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PARIS (AP) — Sensitive data on submarines designed for India's navy have leaked from a leading French shipbuilder with military customers around the world.
Analysts say the leak is a blow to India's navy and could compromise its underwater combat capabilities. India has spent $3.9 billion on six conventionally powered Scorpene submarines built by France's DCNS and inducted for trial in 2015.
DCNS said in a statement that French national security authorities are investigating how many documents leaked, the level of sensitivity, and the prejudice to the client.
Indian Defense Minister Manohar Parrikar told reporters that he asked the navy chief to determine what information was exposed. Speaking to reporters in New Delhi, he said the leak did not appear to have come from India.
The newspaper The Australian reported that more than 22,000 pages of documents were leaked, including descriptions of what frequencies the submarines use to gather intelligence, where a crew can speak safely to avoid detection, and specifications of the torpedo launch system. The report says the information was suspected to have been taken in 2011 by a French former DCNS sub-contractor.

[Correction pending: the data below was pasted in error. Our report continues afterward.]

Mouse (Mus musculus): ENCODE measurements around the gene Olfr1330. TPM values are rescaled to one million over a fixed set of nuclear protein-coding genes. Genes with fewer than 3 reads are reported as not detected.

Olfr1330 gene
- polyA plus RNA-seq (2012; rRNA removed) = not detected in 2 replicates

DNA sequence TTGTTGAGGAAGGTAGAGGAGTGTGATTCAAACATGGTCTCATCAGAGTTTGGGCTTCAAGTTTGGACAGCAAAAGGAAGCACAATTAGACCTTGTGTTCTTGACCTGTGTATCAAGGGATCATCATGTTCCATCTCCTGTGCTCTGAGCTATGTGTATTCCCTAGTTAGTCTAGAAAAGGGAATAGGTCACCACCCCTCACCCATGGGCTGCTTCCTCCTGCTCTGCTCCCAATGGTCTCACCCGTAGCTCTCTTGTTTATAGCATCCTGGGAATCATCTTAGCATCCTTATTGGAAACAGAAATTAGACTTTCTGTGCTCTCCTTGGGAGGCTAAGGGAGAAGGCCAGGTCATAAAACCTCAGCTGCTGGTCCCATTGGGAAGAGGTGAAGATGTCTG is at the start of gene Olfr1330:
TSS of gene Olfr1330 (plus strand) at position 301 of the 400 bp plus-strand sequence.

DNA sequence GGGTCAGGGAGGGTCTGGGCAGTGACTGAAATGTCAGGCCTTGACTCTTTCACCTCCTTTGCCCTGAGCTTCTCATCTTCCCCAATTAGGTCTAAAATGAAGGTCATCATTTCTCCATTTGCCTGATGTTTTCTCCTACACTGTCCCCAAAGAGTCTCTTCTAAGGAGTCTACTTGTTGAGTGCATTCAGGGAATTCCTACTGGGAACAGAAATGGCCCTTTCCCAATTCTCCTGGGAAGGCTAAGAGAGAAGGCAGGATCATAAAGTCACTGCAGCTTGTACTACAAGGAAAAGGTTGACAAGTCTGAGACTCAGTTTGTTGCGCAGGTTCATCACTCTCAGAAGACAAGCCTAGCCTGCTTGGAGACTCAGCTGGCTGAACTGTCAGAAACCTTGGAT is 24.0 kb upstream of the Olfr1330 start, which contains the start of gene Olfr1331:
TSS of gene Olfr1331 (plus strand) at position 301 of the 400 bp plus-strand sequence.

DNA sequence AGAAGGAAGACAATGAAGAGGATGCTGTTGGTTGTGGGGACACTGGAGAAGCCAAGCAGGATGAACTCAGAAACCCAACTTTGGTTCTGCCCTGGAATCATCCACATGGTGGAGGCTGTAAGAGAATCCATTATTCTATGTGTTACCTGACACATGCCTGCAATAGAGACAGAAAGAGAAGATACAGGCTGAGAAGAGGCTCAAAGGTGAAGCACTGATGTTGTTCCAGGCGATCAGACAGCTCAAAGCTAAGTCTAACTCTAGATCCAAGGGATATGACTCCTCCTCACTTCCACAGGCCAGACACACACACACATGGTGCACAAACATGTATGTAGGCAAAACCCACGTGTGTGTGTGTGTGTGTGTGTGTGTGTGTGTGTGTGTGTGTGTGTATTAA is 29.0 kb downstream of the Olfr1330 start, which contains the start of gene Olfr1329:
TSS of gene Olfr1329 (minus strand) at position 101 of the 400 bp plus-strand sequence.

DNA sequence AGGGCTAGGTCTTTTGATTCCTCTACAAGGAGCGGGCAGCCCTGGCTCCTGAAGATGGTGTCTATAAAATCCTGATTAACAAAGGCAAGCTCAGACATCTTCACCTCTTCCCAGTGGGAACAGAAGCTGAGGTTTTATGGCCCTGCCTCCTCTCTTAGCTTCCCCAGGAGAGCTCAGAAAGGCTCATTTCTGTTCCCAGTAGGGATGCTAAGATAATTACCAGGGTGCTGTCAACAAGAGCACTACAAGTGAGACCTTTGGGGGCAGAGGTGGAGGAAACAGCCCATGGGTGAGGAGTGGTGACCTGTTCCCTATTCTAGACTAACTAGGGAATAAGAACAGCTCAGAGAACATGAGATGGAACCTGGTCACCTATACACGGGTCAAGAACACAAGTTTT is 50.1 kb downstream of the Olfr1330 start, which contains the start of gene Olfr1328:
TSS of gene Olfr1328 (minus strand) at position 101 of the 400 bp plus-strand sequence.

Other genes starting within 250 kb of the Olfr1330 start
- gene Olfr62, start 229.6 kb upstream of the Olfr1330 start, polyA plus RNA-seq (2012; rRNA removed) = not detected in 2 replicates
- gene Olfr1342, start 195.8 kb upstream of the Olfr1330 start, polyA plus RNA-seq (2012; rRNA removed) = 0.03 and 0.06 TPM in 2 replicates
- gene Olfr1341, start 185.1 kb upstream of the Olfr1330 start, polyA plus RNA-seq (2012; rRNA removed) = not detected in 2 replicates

DCNS has also sold Scorpenes to Malaysia, Spain and Brazil.
The leak seems to "represent a significant compromise," said Uday Bhaskar, a retired Indian naval commodore and defense analyst.
"At a time when India's underwater capability, its submarine fleet, is in dire need of new platforms, each of these developments is going to delay the full operational induction of the Scorpene to enhance India's overall national power," he said.
Rahul Bedi, an analyst for the independent Jane's Information Group, said that "the Indian navy's already depleted submarine fleet is bound to undergo a further setback after this revelation."
The leak also raised questions in Australia, which signed a big-budget deal in April with DCNS for 12 Shortfin Barracuda submarines.
Defense Industry Minister Christopher Pyne said the leak "has no bearing" on the Australian deal, insisting the contract is covered by "stringent security requirements that govern the manner in which all information and technical data is managed now and into the future."
But independent Sen. Nick Xenophon said the government "should consider suspending negotiations (on the submarine deal) until it gets to the bottom of this."
Ashok Sharma in New Delhi, and Kristen Gelineau in Sydney, contributed to this report.
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